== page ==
Ethiopia's leather industry is 64% behind schedule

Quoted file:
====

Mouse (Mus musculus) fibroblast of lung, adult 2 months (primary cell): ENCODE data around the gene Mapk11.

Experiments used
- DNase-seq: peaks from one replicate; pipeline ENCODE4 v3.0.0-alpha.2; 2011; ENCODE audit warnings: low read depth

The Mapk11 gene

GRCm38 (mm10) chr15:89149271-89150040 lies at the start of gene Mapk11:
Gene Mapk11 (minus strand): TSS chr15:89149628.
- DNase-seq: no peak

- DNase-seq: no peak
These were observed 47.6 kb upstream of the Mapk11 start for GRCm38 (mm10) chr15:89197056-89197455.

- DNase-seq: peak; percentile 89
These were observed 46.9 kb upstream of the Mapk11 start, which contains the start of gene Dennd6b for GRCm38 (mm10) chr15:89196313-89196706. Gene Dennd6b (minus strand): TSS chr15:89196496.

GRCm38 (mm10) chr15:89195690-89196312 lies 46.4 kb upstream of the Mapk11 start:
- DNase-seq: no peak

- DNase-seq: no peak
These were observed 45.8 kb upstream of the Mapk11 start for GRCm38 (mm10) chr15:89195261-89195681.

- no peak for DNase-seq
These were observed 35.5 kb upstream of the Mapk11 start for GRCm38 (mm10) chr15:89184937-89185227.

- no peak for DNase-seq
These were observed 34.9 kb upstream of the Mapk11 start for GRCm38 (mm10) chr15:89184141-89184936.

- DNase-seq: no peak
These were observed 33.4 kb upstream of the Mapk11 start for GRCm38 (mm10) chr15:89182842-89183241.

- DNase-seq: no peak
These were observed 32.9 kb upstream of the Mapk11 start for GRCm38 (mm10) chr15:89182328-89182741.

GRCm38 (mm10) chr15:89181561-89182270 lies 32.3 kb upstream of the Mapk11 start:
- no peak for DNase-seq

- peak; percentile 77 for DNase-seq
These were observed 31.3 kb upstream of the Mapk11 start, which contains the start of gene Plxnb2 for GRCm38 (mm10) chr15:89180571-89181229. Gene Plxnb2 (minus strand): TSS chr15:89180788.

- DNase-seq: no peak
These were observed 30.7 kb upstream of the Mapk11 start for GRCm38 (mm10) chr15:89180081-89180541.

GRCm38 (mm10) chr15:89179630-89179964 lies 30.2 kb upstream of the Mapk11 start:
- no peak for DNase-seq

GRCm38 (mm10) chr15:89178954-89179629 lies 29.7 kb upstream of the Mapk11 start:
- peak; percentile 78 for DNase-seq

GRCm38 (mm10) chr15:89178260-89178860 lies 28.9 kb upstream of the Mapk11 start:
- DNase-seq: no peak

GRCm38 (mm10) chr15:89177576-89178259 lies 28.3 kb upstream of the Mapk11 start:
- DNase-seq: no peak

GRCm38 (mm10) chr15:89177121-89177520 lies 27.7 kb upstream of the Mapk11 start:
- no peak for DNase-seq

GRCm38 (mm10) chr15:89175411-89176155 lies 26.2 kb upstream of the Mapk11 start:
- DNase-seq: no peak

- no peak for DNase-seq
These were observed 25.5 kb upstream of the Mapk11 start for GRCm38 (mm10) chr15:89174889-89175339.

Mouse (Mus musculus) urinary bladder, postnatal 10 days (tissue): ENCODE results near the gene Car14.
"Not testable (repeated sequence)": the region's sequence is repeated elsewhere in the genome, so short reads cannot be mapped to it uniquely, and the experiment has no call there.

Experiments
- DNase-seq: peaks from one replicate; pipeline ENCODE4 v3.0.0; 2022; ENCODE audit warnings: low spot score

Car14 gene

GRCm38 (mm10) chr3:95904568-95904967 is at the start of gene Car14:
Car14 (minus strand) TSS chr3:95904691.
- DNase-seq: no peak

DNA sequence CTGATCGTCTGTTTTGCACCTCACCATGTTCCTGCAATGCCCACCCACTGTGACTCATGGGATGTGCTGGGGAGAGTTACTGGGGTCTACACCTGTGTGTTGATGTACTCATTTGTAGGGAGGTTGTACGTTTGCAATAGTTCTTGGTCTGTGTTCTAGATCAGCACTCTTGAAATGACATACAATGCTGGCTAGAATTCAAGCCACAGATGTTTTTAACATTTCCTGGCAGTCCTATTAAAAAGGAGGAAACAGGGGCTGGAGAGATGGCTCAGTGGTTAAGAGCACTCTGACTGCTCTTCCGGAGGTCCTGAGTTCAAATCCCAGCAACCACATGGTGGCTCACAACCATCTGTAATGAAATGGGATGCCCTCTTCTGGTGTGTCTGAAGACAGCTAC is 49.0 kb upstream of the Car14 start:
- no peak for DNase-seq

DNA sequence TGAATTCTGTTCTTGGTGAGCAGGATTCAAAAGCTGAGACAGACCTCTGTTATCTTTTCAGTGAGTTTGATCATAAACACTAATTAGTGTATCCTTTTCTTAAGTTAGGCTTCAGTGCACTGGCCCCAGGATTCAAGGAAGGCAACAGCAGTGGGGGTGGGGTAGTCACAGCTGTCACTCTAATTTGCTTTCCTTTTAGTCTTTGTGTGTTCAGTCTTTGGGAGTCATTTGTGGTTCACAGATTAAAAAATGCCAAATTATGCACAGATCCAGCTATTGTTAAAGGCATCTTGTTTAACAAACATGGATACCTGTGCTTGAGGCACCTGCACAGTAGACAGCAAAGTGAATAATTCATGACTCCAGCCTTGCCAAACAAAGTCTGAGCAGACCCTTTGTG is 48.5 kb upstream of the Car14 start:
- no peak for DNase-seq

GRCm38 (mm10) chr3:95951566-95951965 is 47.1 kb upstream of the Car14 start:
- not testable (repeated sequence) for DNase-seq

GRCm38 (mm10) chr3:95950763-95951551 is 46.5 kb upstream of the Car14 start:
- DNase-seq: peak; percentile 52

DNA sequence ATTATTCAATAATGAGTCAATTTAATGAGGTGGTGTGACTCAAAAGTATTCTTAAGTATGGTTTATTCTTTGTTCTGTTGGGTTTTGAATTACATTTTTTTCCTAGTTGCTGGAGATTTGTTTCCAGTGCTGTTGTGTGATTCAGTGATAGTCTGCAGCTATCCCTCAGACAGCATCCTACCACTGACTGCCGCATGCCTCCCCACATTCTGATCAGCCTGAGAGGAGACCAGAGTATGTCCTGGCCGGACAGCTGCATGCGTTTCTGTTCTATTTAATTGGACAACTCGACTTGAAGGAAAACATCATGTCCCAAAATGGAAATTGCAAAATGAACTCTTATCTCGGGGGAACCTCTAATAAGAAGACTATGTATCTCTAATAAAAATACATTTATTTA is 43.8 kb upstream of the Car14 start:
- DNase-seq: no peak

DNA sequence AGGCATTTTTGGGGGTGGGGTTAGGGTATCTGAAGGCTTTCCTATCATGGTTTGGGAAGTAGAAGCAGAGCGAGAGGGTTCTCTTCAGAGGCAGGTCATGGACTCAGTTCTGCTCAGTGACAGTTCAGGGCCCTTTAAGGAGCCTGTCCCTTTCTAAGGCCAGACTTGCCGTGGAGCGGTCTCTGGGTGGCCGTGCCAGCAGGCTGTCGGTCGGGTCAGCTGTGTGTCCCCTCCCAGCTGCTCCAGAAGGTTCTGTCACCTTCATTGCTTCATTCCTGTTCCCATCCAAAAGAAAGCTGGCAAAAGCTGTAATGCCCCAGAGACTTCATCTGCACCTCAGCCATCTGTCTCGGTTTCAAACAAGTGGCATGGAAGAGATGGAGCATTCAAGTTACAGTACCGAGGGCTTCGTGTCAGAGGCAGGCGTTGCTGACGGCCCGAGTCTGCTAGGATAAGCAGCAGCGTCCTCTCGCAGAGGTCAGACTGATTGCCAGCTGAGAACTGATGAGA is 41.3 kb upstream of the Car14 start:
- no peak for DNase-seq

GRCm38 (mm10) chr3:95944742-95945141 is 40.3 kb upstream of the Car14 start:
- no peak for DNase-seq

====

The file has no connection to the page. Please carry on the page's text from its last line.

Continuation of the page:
The Ethiopian Leather Industry Development Institute announced last week that the country’s leather exports in the 2012/13 fiscal year earned 123 million U.S. dollars, which is 64.3% below the target income of 192 million U.S. dollars. The export revenue of finished leather reached 101 million U.S. dollars, showing an increase of 98% over the previous year. In addition, exporting leather shoes and leather gloves brought 19.2 million US dollars and 3.2 million US dollars in revenue to the country, respectively. Although compared with the previous year, the entire leather exports showed an increase of 11.4%, the country has failed again to achieve the planned goals in the government's growth transformation plan. Ethiopia has highlighted eight areas in its five-year plan, and the leather industry is one of them. The government plans to reach US$500 million in leather export revenue by the 2014/15 fiscal year. However, the performance of the leather industry is far below initial expectations. The growth transformation plan started in 2010/11, and only US$220 million was received in the first three fiscal years, according to the annual report published by the Ethiopian Leather Industry Development Institute. The country’s shoe export revenue this fiscal year reached US$192 billion. The report stated that the country's leather industry has huge potential, which needs to be tapped, and the workload is still huge. The Ethiopian leather industry lost approximately US$20 million due to illegal trade in border cities. The smuggling problem is getting more and more serious, and it has brought obstacles to the development of emerging industries, said WonduDeresse, deputy dean of the research institute. A team of representatives from the Institute found that shoe samples produced in Ethiopia appeared in the markets of neighboring countries such as Sudan and Kenya. Through smuggling, the shoes produced in Ethiopia were shipped to other countries and then imported back at a higher cost. The dean said that the lack of success in the leather industry was attributed to smuggling. We cannot stop such behavior alone. He added that the responsibility of the institute is to provide technical support to companies engaged in the leather industry. The Ethiopian Leather Industry Development Research Institute also cooperates with Addis Abeba University to train university students on leather knowledge. The first batch of students graduated last year. Training usually starts at the graduate level. The Ethiopian government has taken a variety of measures to promote leather exports, one of which is to restrict the export of low value-added raw leather. According to the report, the export of raw leather which has no significant contribution to the export composition of the leather industry is taxed as much as 150%.